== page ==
Monday, May 1, 2017

Porosity, What You Need To Know About Natural Hair

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Black women are becoming more involved and knowledgeable about what our hair needs and that includes hair texture. What we put into our hair and the terms we hear daily can be hard to figure out.  One term in particular is porosity or hair porosity.  Hair porosity is simply hair's ability to absorb and retain moisture. There is high, low and normal and all three call for very different hair care and products. 
Coming up with a regimen that caters to your hair’s needs is a very important part of your natural hair journey. When it comes down to which products you should try, knowing your hair type and the porosity allows for better haircare. These factors will help you better understand which products will work best with your hair and which products you should probably stay away from.

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Before buying any product, you will need to determine the porosity of your hair. This will not only help you understand which types of products will work best with your hair, but it will also give you an idea of what type of regimen you need to adopt.  

(Here is a popular test to determine your hair's porosity but I found out simply seeing how my hair acted when I was in the shower and what it needed to stay moisturized. I have high porosity hair.) 

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Low porosity hair is defined as having cuticles that are tightly closed and is protein sensitive. The cuticles are compact, which doesn’t allow moisture to escape as quickly, but it also doesn’t allow much moisture in, either. It’s typically very dry in nature, no matter how much you try to moisturize it and cannot fully accept moisture unless the cuticles have been lifted. 

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Medium Porosity hair is healthy, containing cuticles that lift when prompted to accept moisture into the shaft, and seals shut in order to lock moisture in.

High Porosity hair is damaged, containing gaps and holes in the cuticles. Some are more prone to having high porosity hair even if they are not damaging their hair. Since the cuticles do not shut, you’ll find that it allows a lot of moisture in, but it also lets a lot of moisture out.  If you have heat damage or have had any type of chemical treatment without properly caring for your hair afterward, your hair could very well be high porosity. 

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Products to Use Based on Your Hair Porosity

Low porosity hair requires products that will impart a good deal of moisture to the hair. Stick to products that contain humectants (honey, aloe vera juice, etc.) and emollients (oils, butters, etc.). Light, water-based products are your best bet, as well as light oils such as grapeseed or almond oil. When conditioning low porosity hair, it is best to sit under the dryer so that the heat will encourage the cuticles to lift, gaining more penetration of the product. 

Also, make sure to not overdo with products that contain protein, as this will cause your hair to become hard and dry. Low porous hair will not need as much protein as other porosity types. 

Shampoo / Clarify:      
Kinky Curly Come Clean Moisturizing Shampoo                                    
Bentonite Clay                                          

Trader Joe’s Tea Tree Tingle Conditioner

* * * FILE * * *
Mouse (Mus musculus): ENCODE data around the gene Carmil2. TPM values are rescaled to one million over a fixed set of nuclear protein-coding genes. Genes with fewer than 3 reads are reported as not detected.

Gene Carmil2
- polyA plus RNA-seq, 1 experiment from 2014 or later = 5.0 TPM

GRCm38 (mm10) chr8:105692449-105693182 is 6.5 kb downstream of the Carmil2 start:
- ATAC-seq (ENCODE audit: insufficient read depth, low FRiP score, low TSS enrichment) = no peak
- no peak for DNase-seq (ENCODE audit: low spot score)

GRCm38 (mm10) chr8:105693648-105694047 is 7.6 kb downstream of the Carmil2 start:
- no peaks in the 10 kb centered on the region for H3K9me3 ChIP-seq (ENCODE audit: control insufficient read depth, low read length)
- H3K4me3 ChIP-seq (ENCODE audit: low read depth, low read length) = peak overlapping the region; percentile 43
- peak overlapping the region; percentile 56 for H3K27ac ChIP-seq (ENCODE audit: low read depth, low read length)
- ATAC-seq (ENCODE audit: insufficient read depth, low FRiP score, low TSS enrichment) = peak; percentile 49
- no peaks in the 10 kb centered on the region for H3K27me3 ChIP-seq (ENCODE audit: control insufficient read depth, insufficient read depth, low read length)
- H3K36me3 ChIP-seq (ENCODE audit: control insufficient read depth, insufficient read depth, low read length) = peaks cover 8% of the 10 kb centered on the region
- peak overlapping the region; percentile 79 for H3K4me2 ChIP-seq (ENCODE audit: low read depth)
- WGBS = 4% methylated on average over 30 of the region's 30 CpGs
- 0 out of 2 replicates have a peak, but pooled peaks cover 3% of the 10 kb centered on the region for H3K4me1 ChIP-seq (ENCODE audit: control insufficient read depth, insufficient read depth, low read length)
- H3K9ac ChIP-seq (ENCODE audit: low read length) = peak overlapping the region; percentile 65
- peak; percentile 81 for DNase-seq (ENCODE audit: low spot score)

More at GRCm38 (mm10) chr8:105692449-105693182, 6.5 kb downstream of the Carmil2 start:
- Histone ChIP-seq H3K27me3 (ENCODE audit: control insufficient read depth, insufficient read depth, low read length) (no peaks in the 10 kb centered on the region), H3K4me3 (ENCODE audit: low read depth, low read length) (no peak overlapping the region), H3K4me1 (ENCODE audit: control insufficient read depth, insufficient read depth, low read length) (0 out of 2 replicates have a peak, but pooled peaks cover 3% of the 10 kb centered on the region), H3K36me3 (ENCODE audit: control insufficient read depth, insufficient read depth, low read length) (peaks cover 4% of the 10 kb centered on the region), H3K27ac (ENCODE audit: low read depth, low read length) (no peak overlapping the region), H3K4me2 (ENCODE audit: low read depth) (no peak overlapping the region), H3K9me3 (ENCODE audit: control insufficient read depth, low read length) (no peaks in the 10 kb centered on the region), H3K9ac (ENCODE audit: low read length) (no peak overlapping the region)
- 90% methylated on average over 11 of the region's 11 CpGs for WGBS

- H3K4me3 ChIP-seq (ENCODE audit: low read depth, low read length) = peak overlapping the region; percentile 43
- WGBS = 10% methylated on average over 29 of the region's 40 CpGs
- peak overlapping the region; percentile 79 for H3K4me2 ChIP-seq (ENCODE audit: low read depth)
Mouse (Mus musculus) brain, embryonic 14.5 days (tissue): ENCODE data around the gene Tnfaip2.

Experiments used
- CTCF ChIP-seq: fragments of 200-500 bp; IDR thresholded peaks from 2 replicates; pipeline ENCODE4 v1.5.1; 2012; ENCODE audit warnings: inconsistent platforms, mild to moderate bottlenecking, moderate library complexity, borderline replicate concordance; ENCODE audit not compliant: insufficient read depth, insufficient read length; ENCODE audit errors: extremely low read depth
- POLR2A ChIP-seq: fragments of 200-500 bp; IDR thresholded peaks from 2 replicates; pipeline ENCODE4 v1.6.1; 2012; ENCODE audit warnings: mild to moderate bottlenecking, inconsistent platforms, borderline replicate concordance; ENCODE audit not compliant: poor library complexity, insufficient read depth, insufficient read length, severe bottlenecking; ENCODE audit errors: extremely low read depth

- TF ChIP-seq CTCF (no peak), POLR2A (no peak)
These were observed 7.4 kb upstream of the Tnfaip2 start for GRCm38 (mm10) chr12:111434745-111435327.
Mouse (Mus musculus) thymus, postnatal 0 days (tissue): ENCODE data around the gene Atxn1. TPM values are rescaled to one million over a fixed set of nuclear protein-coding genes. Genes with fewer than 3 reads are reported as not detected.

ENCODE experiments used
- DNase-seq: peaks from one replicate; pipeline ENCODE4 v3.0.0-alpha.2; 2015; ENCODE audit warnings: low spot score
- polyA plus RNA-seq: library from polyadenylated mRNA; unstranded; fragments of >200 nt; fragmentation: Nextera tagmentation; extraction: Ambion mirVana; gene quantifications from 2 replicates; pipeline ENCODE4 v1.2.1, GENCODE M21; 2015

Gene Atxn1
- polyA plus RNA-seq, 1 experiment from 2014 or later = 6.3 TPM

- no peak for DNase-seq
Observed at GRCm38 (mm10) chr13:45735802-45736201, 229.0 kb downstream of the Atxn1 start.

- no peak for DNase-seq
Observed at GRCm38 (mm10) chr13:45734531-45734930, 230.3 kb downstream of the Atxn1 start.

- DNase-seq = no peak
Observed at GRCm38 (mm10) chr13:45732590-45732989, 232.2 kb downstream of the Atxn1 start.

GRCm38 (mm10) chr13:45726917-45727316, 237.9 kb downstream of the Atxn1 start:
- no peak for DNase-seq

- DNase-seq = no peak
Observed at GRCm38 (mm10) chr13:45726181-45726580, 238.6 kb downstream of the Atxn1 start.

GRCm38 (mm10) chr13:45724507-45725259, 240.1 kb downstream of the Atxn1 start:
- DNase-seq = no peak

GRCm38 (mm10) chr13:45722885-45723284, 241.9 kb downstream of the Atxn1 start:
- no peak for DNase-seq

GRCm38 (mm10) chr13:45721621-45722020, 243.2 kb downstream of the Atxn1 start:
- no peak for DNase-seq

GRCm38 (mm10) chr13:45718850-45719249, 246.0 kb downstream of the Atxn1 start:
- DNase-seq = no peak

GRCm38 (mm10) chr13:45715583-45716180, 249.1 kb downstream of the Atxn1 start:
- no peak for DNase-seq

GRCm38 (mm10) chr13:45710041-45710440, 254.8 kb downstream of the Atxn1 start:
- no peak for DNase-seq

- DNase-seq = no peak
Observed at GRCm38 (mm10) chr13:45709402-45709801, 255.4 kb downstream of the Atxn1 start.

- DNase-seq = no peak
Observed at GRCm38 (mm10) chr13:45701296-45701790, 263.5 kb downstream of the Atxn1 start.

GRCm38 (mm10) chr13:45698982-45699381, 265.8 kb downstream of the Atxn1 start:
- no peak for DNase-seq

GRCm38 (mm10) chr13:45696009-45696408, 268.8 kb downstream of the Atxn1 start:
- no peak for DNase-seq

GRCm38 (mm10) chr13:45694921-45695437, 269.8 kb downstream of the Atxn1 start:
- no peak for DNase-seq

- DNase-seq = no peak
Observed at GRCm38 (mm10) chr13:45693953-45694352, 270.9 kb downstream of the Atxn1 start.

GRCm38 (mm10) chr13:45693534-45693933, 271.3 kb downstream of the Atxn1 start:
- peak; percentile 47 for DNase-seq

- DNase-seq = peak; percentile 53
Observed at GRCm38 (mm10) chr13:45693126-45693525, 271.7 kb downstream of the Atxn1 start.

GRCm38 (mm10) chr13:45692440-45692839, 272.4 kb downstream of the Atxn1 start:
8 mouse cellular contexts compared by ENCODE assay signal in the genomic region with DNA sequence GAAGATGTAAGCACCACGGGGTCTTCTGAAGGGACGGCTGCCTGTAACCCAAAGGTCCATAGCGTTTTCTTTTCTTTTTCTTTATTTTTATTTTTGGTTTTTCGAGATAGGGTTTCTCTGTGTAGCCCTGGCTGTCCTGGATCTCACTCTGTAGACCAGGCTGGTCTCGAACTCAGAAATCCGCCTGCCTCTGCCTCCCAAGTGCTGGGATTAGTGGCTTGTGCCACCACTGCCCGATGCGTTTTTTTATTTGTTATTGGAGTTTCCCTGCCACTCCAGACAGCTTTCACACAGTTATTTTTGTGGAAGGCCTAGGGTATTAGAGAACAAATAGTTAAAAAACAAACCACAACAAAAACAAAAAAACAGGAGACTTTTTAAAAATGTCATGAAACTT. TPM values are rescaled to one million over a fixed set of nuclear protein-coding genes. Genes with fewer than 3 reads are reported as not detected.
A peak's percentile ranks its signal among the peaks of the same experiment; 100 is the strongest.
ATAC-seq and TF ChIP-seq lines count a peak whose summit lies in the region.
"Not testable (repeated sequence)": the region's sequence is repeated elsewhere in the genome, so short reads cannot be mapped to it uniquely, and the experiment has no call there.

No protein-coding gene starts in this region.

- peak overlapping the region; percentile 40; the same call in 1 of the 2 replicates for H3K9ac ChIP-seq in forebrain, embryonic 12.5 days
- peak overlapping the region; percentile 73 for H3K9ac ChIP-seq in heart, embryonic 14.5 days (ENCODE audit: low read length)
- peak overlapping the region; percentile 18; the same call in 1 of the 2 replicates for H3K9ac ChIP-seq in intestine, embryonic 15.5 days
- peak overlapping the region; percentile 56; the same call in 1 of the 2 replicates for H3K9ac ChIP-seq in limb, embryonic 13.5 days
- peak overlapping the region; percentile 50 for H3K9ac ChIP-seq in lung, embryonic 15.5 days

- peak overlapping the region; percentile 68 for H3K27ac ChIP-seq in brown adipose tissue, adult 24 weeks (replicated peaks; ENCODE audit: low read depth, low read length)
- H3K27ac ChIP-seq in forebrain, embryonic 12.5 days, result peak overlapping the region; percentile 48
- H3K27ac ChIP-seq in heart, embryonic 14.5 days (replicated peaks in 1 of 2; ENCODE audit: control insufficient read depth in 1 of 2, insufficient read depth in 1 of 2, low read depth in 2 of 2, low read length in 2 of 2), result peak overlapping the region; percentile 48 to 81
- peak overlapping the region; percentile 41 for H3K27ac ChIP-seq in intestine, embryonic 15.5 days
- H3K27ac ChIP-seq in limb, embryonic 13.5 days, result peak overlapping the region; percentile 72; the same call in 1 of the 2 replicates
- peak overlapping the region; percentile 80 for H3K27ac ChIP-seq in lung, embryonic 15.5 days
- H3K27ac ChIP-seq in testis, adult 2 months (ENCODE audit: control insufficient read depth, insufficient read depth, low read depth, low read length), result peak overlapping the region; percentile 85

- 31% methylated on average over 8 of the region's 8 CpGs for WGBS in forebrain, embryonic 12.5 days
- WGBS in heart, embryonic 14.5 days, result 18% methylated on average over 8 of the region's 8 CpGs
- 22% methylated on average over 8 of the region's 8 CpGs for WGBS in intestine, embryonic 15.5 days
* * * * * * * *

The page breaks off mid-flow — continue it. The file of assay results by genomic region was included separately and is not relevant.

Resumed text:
MyHoneyChild Coconut Hair Milk


Medium porosity hair can pretty much use any products that aren’t damaging in nature. Use products that are water-based and contain proteins and emollients. Of course, too much of anything will be bad, so try to maintain a healthy balance between moisture and protein. Since this hair type’s cuticles don’t close tightly, you will need to seal moisture in with an oil or butter.

High porosity hair needs products will both protein and moisturizing properties. Since the cuticle is damaged, this hair will need reconstructing masques and a great deal of TLC. Generally speaking, you cannot rebuild the structure of the cuticle after it has been damaged, but you can use products that will fill those gaps in as your hair grows out. 
You will also want to adapt the L.O.C. / L.C.O (leave-in, oil, cream) method, in order to lock moisture into your hair. This method of product layering will nourish and moisturize your locks, while ensuring that that moisture does not escape.


Elasta QP Creme Conditioning Shampoo
Design Essentials Oat Protein Henna Deep Cleansing Shampoo  (fave)
SheaMoisture Mongongo & Hemp Seed Oils High Porosity Moisture-Seal Shampoo


SheaMoisture Jamaican Black Castor Oil Leave-In
Kinky Curly Knot Today (fave)
Mop Top Deep Conditioner


Eden BodyWorks Jojoba Monoi All Natural Hair Milk
OYIN Handmade Hair Dew (fave)


Jamaican Black Castor Oil
Avocado Oil
Rice Bran Oil

I know this may seem like a lot of information being thrown your way but the take away is that hair porosity will affect your hair and it needs to be considered when looking for hair products. Also know THIS IS JUST A GUIDE and if something does not work simply try something else. It took me years to find my Holy Grail and trial and error will help you find what works best for you too. Reason being: climate, age, geographical locale, hormones, health and what you are doing to your hair will all factor into the ideal products for your hair. 

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Listen to your hair, watch how it acts in each season and see how it fares with different products. That will always be your best guide for product selections when you factor in your hair's porosity.

What hair porosity hair type are you? 

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